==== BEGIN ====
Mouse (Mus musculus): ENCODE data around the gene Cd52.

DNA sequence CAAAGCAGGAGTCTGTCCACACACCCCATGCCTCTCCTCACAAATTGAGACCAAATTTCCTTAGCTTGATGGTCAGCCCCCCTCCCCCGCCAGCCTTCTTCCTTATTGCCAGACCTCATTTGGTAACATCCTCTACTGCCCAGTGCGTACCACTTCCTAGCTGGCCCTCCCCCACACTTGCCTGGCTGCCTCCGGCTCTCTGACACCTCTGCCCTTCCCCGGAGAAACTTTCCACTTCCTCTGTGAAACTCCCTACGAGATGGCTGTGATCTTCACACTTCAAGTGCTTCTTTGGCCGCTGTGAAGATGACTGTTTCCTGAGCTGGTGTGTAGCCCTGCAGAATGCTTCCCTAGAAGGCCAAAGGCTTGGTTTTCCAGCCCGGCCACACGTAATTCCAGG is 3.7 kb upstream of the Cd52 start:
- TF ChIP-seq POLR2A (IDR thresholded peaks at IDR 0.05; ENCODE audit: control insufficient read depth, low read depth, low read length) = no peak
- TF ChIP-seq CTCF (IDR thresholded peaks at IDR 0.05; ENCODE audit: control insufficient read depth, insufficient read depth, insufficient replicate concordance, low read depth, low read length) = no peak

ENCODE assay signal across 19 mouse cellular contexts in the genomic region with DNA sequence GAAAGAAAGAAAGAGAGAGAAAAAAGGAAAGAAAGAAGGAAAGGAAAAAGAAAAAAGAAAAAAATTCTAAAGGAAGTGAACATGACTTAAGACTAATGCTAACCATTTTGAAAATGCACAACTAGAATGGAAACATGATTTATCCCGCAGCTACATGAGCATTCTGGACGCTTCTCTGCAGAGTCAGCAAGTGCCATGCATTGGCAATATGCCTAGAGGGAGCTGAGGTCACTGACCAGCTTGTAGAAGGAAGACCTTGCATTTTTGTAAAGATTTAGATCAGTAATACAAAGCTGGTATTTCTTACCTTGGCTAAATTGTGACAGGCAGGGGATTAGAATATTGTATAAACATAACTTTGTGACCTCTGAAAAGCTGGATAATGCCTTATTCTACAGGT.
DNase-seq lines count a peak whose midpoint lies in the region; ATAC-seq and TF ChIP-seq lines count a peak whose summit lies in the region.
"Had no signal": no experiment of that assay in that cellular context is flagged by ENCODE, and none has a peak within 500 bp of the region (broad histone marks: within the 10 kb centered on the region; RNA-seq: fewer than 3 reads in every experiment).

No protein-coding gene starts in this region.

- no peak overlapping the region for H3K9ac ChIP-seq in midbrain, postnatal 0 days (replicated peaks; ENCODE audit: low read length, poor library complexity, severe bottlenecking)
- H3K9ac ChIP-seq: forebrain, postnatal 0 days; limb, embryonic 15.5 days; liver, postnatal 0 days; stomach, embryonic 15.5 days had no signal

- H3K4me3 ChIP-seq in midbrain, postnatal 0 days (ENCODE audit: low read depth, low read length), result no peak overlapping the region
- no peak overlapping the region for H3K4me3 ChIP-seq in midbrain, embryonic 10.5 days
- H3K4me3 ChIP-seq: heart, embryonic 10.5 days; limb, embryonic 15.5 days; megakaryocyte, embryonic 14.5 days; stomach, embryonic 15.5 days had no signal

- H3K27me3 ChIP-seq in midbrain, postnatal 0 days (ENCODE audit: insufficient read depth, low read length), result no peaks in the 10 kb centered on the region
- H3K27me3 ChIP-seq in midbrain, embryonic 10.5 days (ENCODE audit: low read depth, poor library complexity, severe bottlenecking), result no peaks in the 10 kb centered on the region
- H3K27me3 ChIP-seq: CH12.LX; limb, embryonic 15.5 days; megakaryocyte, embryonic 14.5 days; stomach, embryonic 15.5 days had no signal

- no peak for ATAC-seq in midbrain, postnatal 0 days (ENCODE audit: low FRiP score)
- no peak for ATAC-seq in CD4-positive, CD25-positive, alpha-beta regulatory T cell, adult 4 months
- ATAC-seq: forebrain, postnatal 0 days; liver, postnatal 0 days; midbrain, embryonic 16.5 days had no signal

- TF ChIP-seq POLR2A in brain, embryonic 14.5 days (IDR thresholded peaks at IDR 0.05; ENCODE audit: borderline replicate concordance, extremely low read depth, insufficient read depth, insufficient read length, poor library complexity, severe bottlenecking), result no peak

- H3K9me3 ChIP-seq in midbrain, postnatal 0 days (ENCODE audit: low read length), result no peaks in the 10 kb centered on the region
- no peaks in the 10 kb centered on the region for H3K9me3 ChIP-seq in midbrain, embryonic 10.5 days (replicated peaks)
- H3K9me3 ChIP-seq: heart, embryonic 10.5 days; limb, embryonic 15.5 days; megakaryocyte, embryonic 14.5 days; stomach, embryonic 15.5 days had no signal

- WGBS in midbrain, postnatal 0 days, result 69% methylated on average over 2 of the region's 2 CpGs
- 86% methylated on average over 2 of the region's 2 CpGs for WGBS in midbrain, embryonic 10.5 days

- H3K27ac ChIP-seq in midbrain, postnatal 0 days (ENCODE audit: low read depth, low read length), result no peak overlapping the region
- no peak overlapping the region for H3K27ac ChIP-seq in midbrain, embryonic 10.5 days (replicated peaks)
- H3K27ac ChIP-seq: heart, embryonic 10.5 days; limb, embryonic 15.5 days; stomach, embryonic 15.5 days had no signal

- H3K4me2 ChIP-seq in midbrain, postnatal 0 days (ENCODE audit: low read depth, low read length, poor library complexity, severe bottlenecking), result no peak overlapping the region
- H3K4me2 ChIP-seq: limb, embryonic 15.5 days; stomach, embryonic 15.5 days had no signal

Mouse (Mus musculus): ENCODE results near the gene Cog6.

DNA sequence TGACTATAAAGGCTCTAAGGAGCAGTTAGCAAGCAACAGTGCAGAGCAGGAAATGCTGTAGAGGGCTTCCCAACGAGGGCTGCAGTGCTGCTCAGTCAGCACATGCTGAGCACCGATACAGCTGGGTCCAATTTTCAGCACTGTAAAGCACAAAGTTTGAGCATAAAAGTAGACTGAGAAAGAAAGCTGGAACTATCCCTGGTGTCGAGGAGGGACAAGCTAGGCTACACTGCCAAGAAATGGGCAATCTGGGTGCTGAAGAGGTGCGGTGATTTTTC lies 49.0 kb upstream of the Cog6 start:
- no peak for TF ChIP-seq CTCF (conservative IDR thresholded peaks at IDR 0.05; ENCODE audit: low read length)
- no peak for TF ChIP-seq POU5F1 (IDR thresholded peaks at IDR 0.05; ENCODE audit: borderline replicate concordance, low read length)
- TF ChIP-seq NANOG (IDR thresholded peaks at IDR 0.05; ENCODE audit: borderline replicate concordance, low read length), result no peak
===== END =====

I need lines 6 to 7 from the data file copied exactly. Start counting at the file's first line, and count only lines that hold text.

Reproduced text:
DNase-seq lines count a peak whose midpoint lies in the region; ATAC-seq and TF ChIP-seq lines count a peak whose summit lies in the region.
"Had no signal": no experiment of that assay in that cellular context is flagged by ENCODE, and none has a peak within 500 bp of the region (broad histone marks: within the 10 kb centered on the region; RNA-seq: fewer than 3 reads in every experiment).